Compensation for “Off the Clock” Work

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“Off-the-clock” refers to time spent in any work-related activity without compensation. In some states, employees are paid for work done within the duration of their employment. The law in these states allows one to sue employers for hourly wages for overtime work-related activities. This article provides an ”off-the-clock” overview in relation to the law.
Examples of Compensable Off-The-Clock Work
• Preparing a dinner before and after shift
• Moving equipment before or after shift
• Cleaning up after a shift
• Any post or pre-work job-related activities necessary to work performance
• Dropping off paperwork before or after shift
• Waiting for assignments or tasks
• Traveling during work for a work-related activity
• Completing training during non-work hours
• Revising or overhauling a project during non-work hours at the request of the employer
Protection by The law
Employee’s rights are covered under the Fair Labor Standards Act or FLSA. Employees are entitled to regular pay for the work they do. In addition, they are paid when they work for more than forty hours per week by their employment entities. The following employees are not included in the Act cover; administrative personnel, salespeople paid in commission, executives, and professional workers. These excepted employees receive a specific salary no matter how much time they work. Employees covered by the Act are paid half their usual rates after working past 4O hours per week.
What Employees Can Do to Seek Compensation
An employee who wishes to be compensated for work they did off the clock can file a complaint to the Department of labor. The law may assist the employees in getting off-the-clock wages up to three years back. Additionally, these employees may also be eligible for damages and lawsuit expenses. The responsibility to control off-the-clock work for FLSA employees is under the employer’s authority. Furthermore, an employer should enforce the rules they set.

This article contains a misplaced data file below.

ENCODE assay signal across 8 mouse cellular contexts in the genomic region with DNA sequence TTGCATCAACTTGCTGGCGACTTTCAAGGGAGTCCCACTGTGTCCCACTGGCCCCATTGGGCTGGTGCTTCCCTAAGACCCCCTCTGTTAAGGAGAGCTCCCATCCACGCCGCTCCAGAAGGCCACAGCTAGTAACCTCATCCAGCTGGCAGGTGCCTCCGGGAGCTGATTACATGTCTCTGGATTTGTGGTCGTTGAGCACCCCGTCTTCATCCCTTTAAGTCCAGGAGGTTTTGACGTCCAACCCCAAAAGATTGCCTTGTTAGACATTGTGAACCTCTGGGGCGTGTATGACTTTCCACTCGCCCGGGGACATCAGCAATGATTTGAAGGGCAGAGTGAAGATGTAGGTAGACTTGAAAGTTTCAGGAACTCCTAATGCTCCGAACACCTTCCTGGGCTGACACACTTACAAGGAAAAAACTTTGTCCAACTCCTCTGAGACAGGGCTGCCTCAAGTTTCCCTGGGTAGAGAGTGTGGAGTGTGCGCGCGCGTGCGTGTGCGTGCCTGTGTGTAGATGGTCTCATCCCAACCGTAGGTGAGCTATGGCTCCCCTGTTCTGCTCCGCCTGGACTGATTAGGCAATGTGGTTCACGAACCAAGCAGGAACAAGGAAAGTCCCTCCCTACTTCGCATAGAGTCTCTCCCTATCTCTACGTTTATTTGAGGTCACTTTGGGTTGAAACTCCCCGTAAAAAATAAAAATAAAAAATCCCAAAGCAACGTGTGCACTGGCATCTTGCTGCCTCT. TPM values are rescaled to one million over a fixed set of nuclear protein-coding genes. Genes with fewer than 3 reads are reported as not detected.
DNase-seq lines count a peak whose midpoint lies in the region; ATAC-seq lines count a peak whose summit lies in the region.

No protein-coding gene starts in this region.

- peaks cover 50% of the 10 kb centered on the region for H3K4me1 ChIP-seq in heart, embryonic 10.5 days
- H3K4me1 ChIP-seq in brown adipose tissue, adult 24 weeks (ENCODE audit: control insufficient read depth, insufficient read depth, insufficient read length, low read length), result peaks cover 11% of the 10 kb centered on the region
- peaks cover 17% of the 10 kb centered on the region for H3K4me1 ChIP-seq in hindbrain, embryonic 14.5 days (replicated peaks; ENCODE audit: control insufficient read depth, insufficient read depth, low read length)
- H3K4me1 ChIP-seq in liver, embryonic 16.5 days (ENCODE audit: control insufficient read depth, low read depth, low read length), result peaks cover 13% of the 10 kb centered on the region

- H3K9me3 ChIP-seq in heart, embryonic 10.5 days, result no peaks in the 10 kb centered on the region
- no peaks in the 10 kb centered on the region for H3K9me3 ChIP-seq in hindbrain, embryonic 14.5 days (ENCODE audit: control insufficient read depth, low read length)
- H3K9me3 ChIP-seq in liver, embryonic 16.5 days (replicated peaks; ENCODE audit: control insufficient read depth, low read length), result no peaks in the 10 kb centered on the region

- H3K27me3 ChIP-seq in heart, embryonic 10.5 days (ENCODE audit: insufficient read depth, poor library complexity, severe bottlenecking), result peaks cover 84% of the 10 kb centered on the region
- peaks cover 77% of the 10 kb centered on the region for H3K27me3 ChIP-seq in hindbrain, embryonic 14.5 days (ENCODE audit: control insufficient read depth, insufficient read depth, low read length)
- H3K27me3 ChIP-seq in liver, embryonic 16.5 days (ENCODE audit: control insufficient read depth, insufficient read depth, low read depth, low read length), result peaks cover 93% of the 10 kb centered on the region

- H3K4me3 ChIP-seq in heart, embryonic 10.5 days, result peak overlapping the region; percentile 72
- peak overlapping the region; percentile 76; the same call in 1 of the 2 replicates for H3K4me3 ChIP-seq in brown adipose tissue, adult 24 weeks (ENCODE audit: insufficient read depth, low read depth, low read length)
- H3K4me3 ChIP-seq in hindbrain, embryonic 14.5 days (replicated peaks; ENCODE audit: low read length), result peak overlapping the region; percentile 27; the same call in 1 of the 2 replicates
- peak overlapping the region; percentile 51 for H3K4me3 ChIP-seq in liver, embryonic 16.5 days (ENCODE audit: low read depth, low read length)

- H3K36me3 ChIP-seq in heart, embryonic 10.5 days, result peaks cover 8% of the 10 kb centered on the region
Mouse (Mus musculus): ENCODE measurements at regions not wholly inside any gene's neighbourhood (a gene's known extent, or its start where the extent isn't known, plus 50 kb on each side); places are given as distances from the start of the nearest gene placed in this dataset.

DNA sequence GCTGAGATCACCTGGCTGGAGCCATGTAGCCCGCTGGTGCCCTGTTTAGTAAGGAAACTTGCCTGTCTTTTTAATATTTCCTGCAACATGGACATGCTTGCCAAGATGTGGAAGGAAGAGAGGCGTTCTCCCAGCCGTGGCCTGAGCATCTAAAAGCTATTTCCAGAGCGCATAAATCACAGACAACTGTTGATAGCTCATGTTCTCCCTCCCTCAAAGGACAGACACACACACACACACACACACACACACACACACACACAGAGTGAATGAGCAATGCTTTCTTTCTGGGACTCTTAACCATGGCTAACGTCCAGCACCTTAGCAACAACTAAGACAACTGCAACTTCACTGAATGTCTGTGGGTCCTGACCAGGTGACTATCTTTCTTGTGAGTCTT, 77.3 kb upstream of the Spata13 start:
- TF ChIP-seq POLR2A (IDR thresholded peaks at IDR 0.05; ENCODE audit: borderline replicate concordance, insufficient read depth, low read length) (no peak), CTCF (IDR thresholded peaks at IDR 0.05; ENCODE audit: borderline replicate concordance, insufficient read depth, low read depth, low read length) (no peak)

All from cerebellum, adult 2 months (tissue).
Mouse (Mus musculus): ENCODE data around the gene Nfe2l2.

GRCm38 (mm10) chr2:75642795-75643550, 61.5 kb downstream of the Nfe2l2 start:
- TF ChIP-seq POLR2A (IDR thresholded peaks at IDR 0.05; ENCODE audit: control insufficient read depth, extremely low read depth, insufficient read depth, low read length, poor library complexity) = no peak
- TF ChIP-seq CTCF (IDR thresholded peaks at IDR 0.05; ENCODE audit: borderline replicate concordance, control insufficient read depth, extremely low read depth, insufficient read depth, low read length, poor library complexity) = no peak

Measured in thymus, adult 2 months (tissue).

Seeking an Attorney’s Help
Working off-the-clock is unlawful. Therefore, an employee may seek attorney help to file a claim for payback. A lawyer helps workers understand whether FLSA Act covers their claim. In addition, they help workers understand their rights. However, laws vary from state to state. An attorney will also help you interpret laws in a specific state and federal laws about employment. An experienced employment lawyer can also help you in your case against your employer if you believe that you are not getting the proper payment. They may also show you what evidence you would need to present to recover your wages.
Ways to Prevent Off-The-Clock Work
Overtime work usually results from negligence issues from an employer. The employer should strictly control tasks times, employee breaks, and lunch hours. However, managers who may require their employees to do overtime work should be paid accordingly. Therefore, employers should implement training policies, monitor work activities, and ensure supervisors know employer guidelines under FLSA Law.
While it is challenging to prevent off-the-clock work from occurring entirely, knowing what it entails and what steps to avoid it will help limit an employer’s liability. Fortunately, labor regulations ensure that employees are paid for all the work they perform.

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